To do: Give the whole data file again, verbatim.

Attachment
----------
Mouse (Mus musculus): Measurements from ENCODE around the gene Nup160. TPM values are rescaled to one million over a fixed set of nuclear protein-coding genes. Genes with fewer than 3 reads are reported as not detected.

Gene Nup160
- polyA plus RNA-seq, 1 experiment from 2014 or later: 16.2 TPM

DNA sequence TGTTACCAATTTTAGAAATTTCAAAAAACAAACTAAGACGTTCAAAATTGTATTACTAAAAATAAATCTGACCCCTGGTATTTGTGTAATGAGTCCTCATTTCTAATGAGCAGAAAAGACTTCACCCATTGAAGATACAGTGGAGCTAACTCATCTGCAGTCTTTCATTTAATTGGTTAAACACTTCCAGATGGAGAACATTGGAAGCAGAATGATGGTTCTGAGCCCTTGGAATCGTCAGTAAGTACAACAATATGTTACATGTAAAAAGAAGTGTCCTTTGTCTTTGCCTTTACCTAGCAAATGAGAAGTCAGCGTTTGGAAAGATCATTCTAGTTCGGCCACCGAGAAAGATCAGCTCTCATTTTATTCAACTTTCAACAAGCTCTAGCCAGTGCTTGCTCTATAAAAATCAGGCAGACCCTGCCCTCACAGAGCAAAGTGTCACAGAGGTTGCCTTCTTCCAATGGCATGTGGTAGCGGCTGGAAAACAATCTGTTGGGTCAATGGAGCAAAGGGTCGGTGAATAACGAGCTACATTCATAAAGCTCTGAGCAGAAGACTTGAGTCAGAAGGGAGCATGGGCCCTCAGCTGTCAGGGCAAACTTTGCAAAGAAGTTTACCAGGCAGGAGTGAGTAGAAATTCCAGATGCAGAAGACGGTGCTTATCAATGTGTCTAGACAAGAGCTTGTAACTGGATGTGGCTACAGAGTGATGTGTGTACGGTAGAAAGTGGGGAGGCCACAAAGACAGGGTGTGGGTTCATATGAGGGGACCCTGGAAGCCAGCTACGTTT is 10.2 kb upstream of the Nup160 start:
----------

Mouse (Mus musculus): Measurements from ENCODE around the gene Nup160. TPM values are rescaled to one million over a fixed set of nuclear protein-coding genes. Genes with fewer than 3 reads are reported as not detected.

Gene Nup160
- polyA plus RNA-seq, 1 experiment from 2014 or later: 16.2 TPM

DNA sequence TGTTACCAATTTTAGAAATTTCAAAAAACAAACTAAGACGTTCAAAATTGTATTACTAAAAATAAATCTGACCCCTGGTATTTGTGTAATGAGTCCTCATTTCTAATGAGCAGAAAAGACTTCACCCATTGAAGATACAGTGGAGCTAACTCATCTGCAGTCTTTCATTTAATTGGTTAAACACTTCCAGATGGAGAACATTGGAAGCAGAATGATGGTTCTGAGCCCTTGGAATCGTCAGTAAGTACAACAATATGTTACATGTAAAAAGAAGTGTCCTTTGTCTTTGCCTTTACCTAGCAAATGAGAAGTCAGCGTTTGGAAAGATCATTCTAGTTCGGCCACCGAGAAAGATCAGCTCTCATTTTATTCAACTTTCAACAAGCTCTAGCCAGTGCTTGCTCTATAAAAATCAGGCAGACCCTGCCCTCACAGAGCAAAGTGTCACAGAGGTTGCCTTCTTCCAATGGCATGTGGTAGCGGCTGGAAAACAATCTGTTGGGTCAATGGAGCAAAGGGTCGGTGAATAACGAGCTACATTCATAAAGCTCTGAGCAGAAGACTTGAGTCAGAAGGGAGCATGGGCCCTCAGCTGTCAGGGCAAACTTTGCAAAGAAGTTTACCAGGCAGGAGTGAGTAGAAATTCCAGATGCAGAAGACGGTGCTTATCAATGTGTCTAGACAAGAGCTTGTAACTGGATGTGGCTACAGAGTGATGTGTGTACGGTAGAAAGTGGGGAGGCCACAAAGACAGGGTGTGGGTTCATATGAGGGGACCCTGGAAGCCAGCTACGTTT is 10.2 kb upstream of the Nup160 start: